Sci-fi Novel Review: Memoirs of a Synth–Gold Record by Leigh Saunders

We’ve made it to the finals of the third annual Self-Published Science Fiction Competition. My team has whittled down a slush pile to two semifinalists, and then joined up with two more teams to cut our combined six semifinalists to just two finalists. Now everybody is reading the same books, as only six remain. And my penultimate read of this year’s competition was Leigh Saunders’ space heist novel Memoirs of a Synth: Gold Record. 

Memoirs of a Synth follows a synthetic human who centuries earlier had been among humanity’s ambassadors to the galaxy at large. But in the years that followed, public opinion turned hard against the synths, and they’ve become viewed as less than people. So she must constantly change identities to conceal her unnatural lifespan and keep the bounty hunters off her trail. But that task gets all the more difficult when a drunken encounter with a human man turns into a whirlwind romance and a heist targeting one of the most beloved artifacts in Synth culture. 

SPSFC tries its best to leave room for the polarizing books that will be one reader’s favorite and another’s DNF to have their moments in the sun, but any competition that combines the scores of multiple judges is eventually going to favor books with broad appeal, and it’s easy to see the appeal that sent Memoirs of a Synth into the finals. It’s not a book that’s really trying to be risky or daring in breaking new ground within the genre; instead, endeavors to be an entertaining heist story with a bit of romance. And in general, it succeeds. 

Structurally, it does diverge a bit from my typical expectation of a heist novel–though perhaps it’s more appropriate for a cross between heist novel and memoir. While such stories frequently have intermediate crimes required to set up the big one, there’s usually a clear focus running throughout the story on planning the big job. Here, it’s a bit different. The main character isn’t the primary planner of the heist, but rather someone who joined a plot partially underway and had to work to gain the trust of the primary planner. As such, we see a lot of the smaller jobs, but mostly in the doing and not in the planning. And while there is a progression over the course of the story toward the main goal, it’s a book that feels more like one constituted by the complications and intermediate stories than one that funnels all the narrative energy into the primary plot. There’s romance, there’s building trust and losing it and building it again, there are moments of pure survival, and there’s dealing with a host of other figures who find themselves intruding on the main plot. Put simply, there’s a lot going on. 

Ordinarily, I don’t enjoy the thriller pacing that tosses the character from peril to peril without much connective tissue, but Memoirs of a Synth provides enough up front to sustain investment through a fair few action sequences. The interest in both the heist and the relationship may feel a bit impulsive, but the impulsivity is baked into the main character, and her need to hide and to survive keeps the tension high through the dangers of the first half of the book.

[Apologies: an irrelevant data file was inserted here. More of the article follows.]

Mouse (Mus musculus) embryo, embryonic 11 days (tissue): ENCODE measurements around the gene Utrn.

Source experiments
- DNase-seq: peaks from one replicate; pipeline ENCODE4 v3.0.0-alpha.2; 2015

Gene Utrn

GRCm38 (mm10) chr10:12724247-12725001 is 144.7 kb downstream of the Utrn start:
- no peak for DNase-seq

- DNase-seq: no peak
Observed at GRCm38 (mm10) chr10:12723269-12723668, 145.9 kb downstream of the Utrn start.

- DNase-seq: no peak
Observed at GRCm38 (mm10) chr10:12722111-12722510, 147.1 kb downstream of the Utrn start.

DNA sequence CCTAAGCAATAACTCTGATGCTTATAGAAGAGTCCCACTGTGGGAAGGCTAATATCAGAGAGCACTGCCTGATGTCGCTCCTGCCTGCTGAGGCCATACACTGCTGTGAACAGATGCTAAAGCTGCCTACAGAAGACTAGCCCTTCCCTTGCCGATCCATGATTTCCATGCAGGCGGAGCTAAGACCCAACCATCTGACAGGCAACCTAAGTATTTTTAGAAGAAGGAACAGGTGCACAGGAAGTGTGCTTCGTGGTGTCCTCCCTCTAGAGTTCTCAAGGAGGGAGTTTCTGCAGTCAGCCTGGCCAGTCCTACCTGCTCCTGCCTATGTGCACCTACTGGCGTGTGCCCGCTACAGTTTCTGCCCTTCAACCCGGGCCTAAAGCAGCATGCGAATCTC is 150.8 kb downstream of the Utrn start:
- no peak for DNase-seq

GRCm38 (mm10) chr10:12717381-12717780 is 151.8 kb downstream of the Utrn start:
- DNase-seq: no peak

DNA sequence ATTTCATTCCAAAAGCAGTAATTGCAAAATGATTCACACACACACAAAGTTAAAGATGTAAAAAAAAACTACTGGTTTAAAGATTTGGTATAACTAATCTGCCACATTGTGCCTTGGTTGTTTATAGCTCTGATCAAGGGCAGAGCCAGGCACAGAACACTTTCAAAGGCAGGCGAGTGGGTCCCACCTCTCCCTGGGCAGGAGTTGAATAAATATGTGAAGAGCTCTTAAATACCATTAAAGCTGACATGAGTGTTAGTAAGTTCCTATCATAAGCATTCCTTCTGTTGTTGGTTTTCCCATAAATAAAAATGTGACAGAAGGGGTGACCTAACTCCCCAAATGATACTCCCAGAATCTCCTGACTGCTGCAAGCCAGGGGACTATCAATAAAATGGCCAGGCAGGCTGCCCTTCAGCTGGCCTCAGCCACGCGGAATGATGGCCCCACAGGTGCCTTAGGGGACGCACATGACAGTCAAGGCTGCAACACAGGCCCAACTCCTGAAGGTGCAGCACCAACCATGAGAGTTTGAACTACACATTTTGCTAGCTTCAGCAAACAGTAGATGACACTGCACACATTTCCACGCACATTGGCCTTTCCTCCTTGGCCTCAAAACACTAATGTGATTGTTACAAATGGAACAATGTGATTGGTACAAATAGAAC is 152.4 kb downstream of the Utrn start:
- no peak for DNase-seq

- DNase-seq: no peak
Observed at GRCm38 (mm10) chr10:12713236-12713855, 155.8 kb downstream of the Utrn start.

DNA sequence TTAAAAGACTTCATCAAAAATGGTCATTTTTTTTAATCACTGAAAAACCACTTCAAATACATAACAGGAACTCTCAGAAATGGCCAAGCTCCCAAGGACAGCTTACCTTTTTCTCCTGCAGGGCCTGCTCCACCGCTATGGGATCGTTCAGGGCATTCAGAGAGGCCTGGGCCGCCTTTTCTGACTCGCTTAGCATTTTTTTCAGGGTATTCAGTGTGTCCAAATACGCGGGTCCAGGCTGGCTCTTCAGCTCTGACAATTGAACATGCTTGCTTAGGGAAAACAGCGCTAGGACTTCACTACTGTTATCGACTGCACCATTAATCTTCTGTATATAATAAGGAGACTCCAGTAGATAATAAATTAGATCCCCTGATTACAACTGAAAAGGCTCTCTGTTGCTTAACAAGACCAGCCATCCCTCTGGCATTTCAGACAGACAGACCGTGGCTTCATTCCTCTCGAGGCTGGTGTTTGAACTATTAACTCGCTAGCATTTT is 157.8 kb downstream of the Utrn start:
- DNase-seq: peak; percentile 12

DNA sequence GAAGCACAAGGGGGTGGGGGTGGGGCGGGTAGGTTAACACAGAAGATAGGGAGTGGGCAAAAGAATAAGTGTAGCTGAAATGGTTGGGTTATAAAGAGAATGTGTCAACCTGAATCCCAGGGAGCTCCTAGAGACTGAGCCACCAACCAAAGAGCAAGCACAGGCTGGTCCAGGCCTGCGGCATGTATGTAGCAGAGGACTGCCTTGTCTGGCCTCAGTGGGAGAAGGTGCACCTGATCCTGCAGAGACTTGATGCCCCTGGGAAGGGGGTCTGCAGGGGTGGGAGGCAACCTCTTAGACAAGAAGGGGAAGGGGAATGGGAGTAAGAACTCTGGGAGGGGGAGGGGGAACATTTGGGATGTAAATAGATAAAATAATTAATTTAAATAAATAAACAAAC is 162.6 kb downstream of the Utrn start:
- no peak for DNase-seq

The second half either introduces or spotlights a variety of side characters that give the story more the feel of a series of crimes than either the initial expectation of one big heist or the desperate push to stay alive and hidden that took up much of the first half. And these characters allow the story to explore the implications of its various crimes in an interesting and largely satisfying way, even if there are moments where the story begins to feel repetitive and others where the moral constitution of the various side characters feels a bit too convenient for the story. Those complaints aren’t enough to derail what was a pretty entertaining tale, but they do slow some of the momentum and break some immersion. Fortunately, the final sequence brings the momentum roaring back, with a thrilling and narratively satisfying capper to both the heist plot and the interpersonal one. 

Overall, Memoirs of a Synth: Gold Record feels like a book that knows what it wants to be and is precisely that thing. It won’t be the book that makes you rethink what sci-if can do, but it’s an engaging read that offers plenty of thrills and a bit of romance, while exploring the world in enough depth to keep the story from feeling too flat. There may have been some moments in the second half where the book felt its length or where the tale felt a little too neat, but on the whole, it was entertaining and immersive—an excellent read for those looking for a story on the lighter side. 

Recommended if you like: sci-fi thieves, romantic subplots. 

Can I use it for BingoIt’s hard mode for Self-Published, Criminals, Prologues and Epilogues, Space Opera, and Dreams. 

Overall rating: 14 of Tar Vol’s 20. Four stars on Goodreads. 

SPSFC score: 7/10 for my personal score. The official team score will be determined in concert with my teammates.


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